Victoria drafts new guidelines to smooth way for solar farms

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Victorian Labor flags changes to streamline development process for large-scale solar farms, while South Australia flags updated rules for both big wind and solar.

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Two of Australia’s busiest renewable energy markets, South Australia and Victoria, are tightening guidelines around project development, in a bid to smooth the way for the massive pipeline of solar and wind being built to replace fossil fuels.

In Victoria, the state Labor government last week released the final draft of development guidelines for large-scale solar farms it says will help ensure proposals are built in appropriate locations, easily accessible to the grid and in consideration of land-use and ecosystems.

The draft also includes guidelines for best practice on social licence, to help developers to engage effectively with communities and “ensure the least possible environmental and social impacts of their proposals.”

It’s a similar move to that which the state made to address wind farm development, following has been described as an “unravelling of community support” that started in around 2009, and almost brought the industry undone.

As forecast, similar issues have started to crop up with big solar developments, with an increase in pubic objections to Victorian solar farms and even grid-scale battery projects, in the rush to meet the local VRET.

Like the wind farm changes, the new solar guidelines would also aim to reduce pressure on local Councils – as well as the potential for protracted and divisive approvals processes – by making the state’s minister for planning the responsible authority for all large-scale solar applications.

In a statement last week, state energy minister Lily D’Ambrosio the Solar Energy Facilities – Design and Development Guideline, would be implemented through a future planning scheme amendment to the Victorian Planning Scheme, if that amendment was passed.

“With solar technology taking off in Victoria, we need to provide clear advice on how to establish best practice facilities in appropriate locations,” D’Ambrosio said.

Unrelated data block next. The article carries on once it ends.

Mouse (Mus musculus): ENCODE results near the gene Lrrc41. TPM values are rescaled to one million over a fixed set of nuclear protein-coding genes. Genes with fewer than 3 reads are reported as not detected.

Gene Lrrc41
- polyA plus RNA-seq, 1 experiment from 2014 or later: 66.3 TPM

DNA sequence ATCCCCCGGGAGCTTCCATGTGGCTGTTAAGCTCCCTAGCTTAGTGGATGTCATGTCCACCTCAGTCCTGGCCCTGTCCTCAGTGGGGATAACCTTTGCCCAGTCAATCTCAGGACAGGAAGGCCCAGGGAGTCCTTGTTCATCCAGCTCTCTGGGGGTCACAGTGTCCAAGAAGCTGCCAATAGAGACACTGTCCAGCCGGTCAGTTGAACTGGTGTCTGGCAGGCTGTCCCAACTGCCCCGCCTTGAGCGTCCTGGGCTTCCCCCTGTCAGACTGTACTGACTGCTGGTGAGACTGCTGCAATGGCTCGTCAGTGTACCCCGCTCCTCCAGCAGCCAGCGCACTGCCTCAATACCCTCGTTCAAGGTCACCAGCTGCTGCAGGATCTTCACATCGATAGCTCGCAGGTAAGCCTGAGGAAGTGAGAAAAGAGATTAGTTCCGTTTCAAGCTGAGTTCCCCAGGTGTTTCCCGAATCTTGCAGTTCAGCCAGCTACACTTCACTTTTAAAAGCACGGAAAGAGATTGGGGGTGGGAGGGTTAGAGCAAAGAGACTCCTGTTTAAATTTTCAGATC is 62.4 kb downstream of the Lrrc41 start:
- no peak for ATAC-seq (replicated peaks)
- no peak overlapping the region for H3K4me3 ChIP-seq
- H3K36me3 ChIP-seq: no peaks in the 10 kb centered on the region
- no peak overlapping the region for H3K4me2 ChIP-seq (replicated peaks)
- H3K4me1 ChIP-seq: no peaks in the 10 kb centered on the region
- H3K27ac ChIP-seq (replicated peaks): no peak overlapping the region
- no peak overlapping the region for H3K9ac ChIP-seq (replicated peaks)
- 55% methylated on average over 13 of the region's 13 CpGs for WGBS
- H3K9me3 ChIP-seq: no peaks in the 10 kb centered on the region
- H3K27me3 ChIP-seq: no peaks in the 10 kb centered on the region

“The guidelines will help to ensure community consultation is part of the process from an early stage, so local residents are engaged, informed and have an opportunity to provide input before the planning permit is lodged.”

“Along with providing more certainty to the community, the guidelines will reduce the burden on local councils and give the renewable energy industry more confidence to invest.”

In South Australia, the Liberal government’s State Planning Commission has released a discussion paper proposing new rules for both solar and wind farm development.

The paper comes as the government boasts of a 10GW of large-scale wind and solar development pipeline, propelling the state towards its anticipated milestone of “net” 100 per cent renewables by 2030.

Like Victoria, South Australia is playing catch-up on guidelines for solar farms, with renewables growth in the state initially focused more on wind energy development.

But solar is now coming into its own, with last week’s approval of a 176MW solar and battery storage project near Murray Bridge in South Australia marking the fifth such project to get the go-ahead in the state in a matter of weeks.

“The introduction of the new state-wide Planning and Design Code in July 2020 provides an opportunity to update our policies to reflect new forms of energy generation, storage and distribution,” said State Planning Commission member Allan Holmes in a statement.

“It is also an opportunity to provide improved guidance for industry regarding the intensity, location and impacts of these developments to address community and environmental concerns.”

Public consultation on the draft Code will start in October, with the Discussion Paper on Proposed Changes to Renewable Energy Policy in the Planning and Design Code, available to view here.

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